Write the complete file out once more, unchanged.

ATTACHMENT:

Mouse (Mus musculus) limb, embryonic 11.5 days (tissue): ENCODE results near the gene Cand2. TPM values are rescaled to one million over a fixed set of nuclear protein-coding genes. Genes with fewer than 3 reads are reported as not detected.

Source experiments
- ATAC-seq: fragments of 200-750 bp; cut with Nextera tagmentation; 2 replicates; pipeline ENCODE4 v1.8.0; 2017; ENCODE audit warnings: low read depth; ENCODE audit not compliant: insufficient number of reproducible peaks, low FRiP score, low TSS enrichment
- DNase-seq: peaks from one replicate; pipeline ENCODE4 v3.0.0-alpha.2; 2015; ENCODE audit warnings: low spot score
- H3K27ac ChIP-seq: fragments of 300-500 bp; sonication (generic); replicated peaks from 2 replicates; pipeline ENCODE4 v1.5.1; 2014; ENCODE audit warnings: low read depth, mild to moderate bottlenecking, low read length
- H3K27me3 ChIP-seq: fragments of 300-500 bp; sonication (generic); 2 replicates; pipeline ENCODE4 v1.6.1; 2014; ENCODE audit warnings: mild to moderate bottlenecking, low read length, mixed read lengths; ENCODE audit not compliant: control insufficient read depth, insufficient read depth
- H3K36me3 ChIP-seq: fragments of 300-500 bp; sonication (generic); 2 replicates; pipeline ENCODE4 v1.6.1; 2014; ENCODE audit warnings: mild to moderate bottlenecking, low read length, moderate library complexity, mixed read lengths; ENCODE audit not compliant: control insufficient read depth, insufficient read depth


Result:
Mouse (Mus musculus) limb, embryonic 11.5 days (tissue): ENCODE results near the gene Cand2. TPM values are rescaled to one million over a fixed set of nuclear protein-coding genes. Genes with fewer than 3 reads are reported as not detected.

Source experiments
- ATAC-seq: fragments of 200-750 bp; cut with Nextera tagmentation; 2 replicates; pipeline ENCODE4 v1.8.0; 2017; ENCODE audit warnings: low read depth; ENCODE audit not compliant: insufficient number of reproducible peaks, low FRiP score, low TSS enrichment
- DNase-seq: peaks from one replicate; pipeline ENCODE4 v3.0.0-alpha.2; 2015; ENCODE audit warnings: low spot score
- H3K27ac ChIP-seq: fragments of 300-500 bp; sonication (generic); replicated peaks from 2 replicates; pipeline ENCODE4 v1.5.1; 2014; ENCODE audit warnings: low read depth, mild to moderate bottlenecking, low read length
- H3K27me3 ChIP-seq: fragments of 300-500 bp; sonication (generic); 2 replicates; pipeline ENCODE4 v1.6.1; 2014; ENCODE audit warnings: mild to moderate bottlenecking, low read length, mixed read lengths; ENCODE audit not compliant: control insufficient read depth, insufficient read depth
- H3K36me3 ChIP-seq: fragments of 300-500 bp; sonication (generic); 2 replicates; pipeline ENCODE4 v1.6.1; 2014; ENCODE audit warnings: mild to moderate bottlenecking, low read length, moderate library complexity, mixed read lengths; ENCODE audit not compliant: control insufficient read depth, insufficient read depth